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NACOSA is a network of over 1,500 civil society organisations working together to turn the tide on HIV, AIDS and TB in Southern Africa. NACOSA promotes dialogue, builds capacity with accredited training, mentoring and technical assistance and channels resources to support service delivery on the ground, particularly among children and youth, key populations and women and girls.
As a principal recipient of the Global Fund and in partnership with USAID and PEPFAR and other public and private sector partners, NACOSA works at all levels – from international agencies and national government, right though to sub-district services and small, community groups.
Born out of a national conference in 1991, NACOSA played a central role in mobilising an effective, multi-sectoral response to HIV, AIDS and TB in South Africa. Since then, we have learned that when people come together to tackle community challenges, they have a stronger voice and are more effective at finding solutions. Our mandate comes from this network of community organisations and individuals. We work collaboratively with multiple stakeholders – ensuring good coordination and reducing overlap and duplication.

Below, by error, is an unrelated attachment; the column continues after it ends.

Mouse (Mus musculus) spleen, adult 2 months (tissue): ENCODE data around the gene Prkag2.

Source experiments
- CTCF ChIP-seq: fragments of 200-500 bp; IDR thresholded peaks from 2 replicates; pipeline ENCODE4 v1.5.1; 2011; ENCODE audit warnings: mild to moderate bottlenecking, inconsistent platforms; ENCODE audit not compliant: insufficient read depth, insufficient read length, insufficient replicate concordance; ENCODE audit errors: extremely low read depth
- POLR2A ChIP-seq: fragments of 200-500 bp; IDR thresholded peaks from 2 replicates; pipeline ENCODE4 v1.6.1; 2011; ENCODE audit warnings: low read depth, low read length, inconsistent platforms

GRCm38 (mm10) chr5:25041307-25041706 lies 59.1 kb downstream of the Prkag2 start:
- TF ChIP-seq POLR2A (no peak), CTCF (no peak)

"NACOSA takes forward the voices of the people on the ground."
Although our collective efforts have made great strides in starting to turn the tide on HIV and AIDS, many health and social challenges remain:
- At 7 million, South Africa has the highest number of people living with HIV and AIDS in the world.
- South Africa has an estimated 2.3 million orphaned and vulnerable children.
- TB is the nation’s leading cause of natural death and over 60% of TB cases are related to HIV.
- Young women are 8 times more likely to become infected, with 2,400 adolescent girls and young women becoming infected every week.
- Between 40% and 50% of all new HIV infections among adults occur in people from key populations.
- An epidemic of gender based violence is estimated to cost the economy up to R42.4 billion a year.
But we have the end of HIV in sight. If we adopt a fast-track strategy for testing and treatment, UNAIDS predicts we can end AIDS by 2030.